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How Will We Vote If There's A Disaster On Election Day?

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In a briefing after Hurricane Sandy hit the East Coast on Tuesday, a reporter asked New Jersey Governor Chris Christie the question that was probably on many minds: What about Election Day?  "It doesn't matter a lick to me at the moment,” Christie responded. “I've got bigger fish to fry." Theoretically, a week will give governments enough time to clear roads and restore power so voting is possible next Tuesday. But if Sandy had hit a week later, how would people have voted?

Experts tell NPR that there is no contingency plan or law that dictates what should happen if a major natural disaster strikes on Election Day. Many states have provisions that focus on local effects—like moving polling places to neighboring precincts—that could conceivably be used to reschedule an election. But according to the Congressional Research Service, “The Constitution does not provide in express language any current authority for a federal official or institution to ‘postpone’ an election for federal office.”

Postponing the vote, whether in a single city, state or across multiple states, would likely skew the results of a national election. And in the event of a huge natural disaster, not only will it be difficult for voters to actually traverse roads in order to vote, but state and local officials will have many other priorities than ensuring that voting centers remain open and properly staffed.

There are some options that could take the pressure off, like early voting. But many states don’t offer in-person early voting, which has become its own political issue (some states are trying to discourage the practice). And, says North Dakota Senator Ray Holmberg, “Elected officials are reluctant to take on the task of canceling the election and being accused of doing that for partisan purposes.”

While it would undoubtedly be smarter to have a plan in place should an event like Sandy occur on or just before Election Day, Doug Lewis, executive director of the National Association of Election Officials, isn’t hopeful that we’ll get one. "We'll ignore it until it happens, and when it happens, we'll figure it out," he told NPR. "It's not the best way to go about doing something like this." Bottom line: In the event of an Election Day disaster, officials will be left scrambling.

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Big Questions
What Is the Difference Between Generic and Name Brand Ibuprofen?
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What is the difference between generic ibuprofen vs. name brands?

Yali Friedman:

I just published a paper that answers this question: Are Generic Drugs Less Safe than their Branded Equivalents?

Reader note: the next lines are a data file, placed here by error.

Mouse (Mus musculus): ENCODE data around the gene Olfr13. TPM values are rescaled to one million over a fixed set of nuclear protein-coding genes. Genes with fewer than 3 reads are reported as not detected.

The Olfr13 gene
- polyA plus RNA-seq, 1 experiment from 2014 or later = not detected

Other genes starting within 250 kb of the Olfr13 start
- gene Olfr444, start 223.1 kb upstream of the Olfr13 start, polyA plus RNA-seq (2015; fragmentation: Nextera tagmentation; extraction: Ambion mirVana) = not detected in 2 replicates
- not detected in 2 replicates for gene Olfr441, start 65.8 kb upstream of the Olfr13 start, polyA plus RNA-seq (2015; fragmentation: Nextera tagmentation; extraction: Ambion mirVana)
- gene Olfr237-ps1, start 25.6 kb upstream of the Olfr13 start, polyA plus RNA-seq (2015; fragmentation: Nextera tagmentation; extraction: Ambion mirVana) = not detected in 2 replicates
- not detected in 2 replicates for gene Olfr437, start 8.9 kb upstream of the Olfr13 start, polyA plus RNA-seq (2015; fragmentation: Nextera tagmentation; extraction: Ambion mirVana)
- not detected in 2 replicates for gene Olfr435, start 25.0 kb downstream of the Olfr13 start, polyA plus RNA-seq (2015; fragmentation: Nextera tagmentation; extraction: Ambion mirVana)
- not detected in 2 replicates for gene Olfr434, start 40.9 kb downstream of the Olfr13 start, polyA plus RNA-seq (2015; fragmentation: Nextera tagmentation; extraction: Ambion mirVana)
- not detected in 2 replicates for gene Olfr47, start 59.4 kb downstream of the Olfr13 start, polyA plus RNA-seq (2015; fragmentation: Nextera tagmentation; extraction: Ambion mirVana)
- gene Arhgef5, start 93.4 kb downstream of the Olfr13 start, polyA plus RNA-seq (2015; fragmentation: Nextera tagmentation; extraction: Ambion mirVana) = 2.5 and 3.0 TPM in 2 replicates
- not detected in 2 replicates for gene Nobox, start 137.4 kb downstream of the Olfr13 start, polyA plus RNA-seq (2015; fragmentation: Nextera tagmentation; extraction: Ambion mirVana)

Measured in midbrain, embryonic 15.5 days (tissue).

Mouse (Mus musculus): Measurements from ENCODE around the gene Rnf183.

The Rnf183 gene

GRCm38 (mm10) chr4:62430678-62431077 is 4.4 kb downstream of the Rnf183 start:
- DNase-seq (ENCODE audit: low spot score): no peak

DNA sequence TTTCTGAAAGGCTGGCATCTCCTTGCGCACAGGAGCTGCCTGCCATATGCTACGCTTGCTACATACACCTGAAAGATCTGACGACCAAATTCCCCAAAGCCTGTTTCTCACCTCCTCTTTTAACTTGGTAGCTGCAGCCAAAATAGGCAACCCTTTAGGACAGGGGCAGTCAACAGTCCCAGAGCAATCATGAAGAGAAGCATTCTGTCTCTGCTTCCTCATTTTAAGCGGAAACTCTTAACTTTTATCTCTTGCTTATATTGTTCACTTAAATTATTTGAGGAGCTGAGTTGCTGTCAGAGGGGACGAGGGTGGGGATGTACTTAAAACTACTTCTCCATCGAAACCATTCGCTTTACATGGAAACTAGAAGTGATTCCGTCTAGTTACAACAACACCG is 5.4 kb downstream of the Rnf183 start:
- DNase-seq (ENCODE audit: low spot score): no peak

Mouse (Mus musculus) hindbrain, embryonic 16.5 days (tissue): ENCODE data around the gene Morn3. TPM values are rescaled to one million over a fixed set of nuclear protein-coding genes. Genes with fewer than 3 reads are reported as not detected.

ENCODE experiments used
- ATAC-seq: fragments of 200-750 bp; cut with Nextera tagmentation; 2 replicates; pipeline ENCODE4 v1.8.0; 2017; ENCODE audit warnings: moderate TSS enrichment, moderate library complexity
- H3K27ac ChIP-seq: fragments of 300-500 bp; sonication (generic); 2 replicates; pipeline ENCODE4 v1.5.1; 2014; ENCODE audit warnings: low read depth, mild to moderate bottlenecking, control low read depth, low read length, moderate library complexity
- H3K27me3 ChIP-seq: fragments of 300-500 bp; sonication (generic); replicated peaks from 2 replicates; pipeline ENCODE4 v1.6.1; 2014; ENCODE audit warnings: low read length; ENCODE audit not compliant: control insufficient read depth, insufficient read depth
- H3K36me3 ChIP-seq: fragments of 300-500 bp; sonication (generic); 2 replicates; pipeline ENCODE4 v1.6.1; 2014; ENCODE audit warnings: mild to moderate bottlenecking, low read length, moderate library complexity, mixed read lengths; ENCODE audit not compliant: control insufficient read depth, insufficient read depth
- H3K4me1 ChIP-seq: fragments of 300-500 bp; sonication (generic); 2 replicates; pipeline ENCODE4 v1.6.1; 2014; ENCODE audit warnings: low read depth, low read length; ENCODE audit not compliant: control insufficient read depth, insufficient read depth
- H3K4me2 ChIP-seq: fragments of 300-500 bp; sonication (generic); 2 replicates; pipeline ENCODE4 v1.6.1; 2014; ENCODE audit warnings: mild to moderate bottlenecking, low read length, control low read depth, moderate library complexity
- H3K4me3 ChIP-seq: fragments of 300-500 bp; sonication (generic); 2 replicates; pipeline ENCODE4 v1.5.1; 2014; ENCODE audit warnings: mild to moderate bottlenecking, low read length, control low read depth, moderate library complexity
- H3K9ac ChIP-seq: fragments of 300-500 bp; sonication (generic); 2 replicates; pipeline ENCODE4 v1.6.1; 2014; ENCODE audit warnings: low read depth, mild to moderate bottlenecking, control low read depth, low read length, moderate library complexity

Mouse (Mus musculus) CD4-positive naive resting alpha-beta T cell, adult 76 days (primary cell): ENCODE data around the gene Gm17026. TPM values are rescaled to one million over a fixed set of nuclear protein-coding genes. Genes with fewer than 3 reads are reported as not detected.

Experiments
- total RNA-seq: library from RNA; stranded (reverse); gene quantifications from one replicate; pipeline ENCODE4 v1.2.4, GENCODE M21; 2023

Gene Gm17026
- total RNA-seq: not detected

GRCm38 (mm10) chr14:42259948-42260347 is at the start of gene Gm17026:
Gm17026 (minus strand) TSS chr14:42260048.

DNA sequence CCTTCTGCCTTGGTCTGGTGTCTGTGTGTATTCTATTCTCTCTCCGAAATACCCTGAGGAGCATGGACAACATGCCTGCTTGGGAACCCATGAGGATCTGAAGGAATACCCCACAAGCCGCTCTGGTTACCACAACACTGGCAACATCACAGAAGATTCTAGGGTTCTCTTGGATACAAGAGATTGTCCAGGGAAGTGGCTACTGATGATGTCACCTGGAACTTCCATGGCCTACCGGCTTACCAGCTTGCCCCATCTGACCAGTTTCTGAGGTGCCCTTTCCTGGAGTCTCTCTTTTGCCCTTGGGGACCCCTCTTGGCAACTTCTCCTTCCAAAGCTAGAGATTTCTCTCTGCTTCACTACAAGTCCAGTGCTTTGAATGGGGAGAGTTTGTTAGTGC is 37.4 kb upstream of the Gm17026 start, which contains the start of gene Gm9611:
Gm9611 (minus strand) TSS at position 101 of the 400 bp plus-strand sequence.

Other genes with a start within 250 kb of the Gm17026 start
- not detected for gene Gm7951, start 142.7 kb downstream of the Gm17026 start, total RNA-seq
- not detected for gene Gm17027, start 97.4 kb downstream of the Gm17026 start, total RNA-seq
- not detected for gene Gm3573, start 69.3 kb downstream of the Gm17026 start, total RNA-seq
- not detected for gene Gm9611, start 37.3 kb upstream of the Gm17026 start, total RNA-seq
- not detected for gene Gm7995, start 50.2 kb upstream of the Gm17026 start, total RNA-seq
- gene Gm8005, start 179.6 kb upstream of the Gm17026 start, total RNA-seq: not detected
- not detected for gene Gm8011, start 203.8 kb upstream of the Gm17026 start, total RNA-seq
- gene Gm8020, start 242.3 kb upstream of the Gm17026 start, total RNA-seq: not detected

Here’s the tl;dr version:

Generic drugs are versions of drugs made by companies other than the company which originally developed the drug.

To gain FDA approval, a generic drug must:

  • Contain the same active ingredients as the innovator drug (inactive ingredients may vary)
  • Be identical in strength, dosage form, and route of administration
  • Have the same use indications
  • Be bioequivalent
  • Meet the same batch requirements for identity, strength, purity, and quality
  • Be manufactured under the same strict standards of FDA's good manufacturing practice regulations required for innovator products

I hope you found this answer useful. Feel free to reach out at www.thinkbiotech.com. For more on generic drugs, you can see our resources and whitepapers at Pharmaceutical strategic guidance and whitepapers

This post originally appeared on Quora. Click here to view.

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Big Questions
Do Cats Fart?
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Certain philosophical questions can invade even the most disciplined of minds. Do aliens exist? Can a soul ever be measured? Do cats fart?

While the latter may not have weighed heavily on some of history’s great brains, it’s certainly no less deserving of an answer. And in contrast to existential queries, there’s a pretty definitive response: Yes, they do. We just don’t really hear it.

According to veterinarians who have realized their job sometimes involves answering inane questions about animals passing gas, cats have all the biological hardware necessary for a fart: a gastrointestinal system and an anus. When excess air builds up as a result of gulping breaths or gut bacteria, a pungent cloud will be released from their rear ends. Smell a kitten’s butt sometime and you’ll walk away convinced that cats fart.

The discretion, or lack of audible farts, is probably due to the fact that cats don’t gulp their food like dogs do, leading to less air accumulating in their digestive tract.

So, yes, cats do fart. But they do it with the same grace and stealth they use to approach everything else. Think about that the next time you blame the dog.

Have you got a Big Question you'd like us to answer? If so, let us know by emailing us at bigquestions@mentalfloss.com.

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